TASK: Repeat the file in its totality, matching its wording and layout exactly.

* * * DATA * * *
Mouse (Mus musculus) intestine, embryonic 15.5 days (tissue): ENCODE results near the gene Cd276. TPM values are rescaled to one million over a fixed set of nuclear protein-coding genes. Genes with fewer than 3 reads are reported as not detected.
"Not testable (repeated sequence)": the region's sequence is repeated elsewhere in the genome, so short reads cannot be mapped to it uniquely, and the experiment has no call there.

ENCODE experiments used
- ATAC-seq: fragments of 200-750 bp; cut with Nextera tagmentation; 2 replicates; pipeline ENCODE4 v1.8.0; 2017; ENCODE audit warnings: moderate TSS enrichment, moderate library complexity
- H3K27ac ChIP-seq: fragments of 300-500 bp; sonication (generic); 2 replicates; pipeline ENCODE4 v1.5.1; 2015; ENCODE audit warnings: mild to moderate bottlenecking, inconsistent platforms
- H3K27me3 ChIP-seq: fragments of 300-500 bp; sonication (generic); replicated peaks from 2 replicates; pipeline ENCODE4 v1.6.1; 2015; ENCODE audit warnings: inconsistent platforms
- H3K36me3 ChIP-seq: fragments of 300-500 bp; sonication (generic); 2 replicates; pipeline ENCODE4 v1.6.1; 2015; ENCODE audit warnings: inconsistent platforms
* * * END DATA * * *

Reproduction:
Mouse (Mus musculus) intestine, embryonic 15.5 days (tissue): ENCODE results near the gene Cd276. TPM values are rescaled to one million over a fixed set of nuclear protein-coding genes. Genes with fewer than 3 reads are reported as not detected.
"Not testable (repeated sequence)": the region's sequence is repeated elsewhere in the genome, so short reads cannot be mapped to it uniquely, and the experiment has no call there.

ENCODE experiments used
- ATAC-seq: fragments of 200-750 bp; cut with Nextera tagmentation; 2 replicates; pipeline ENCODE4 v1.8.0; 2017; ENCODE audit warnings: moderate TSS enrichment, moderate library complexity
- H3K27ac ChIP-seq: fragments of 300-500 bp; sonication (generic); 2 replicates; pipeline ENCODE4 v1.5.1; 2015; ENCODE audit warnings: mild to moderate bottlenecking, inconsistent platforms
- H3K27me3 ChIP-seq: fragments of 300-500 bp; sonication (generic); replicated peaks from 2 replicates; pipeline ENCODE4 v1.6.1; 2015; ENCODE audit warnings: inconsistent platforms
- H3K36me3 ChIP-seq: fragments of 300-500 bp; sonication (generic); 2 replicates; pipeline ENCODE4 v1.6.1; 2015; ENCODE audit warnings: inconsistent platforms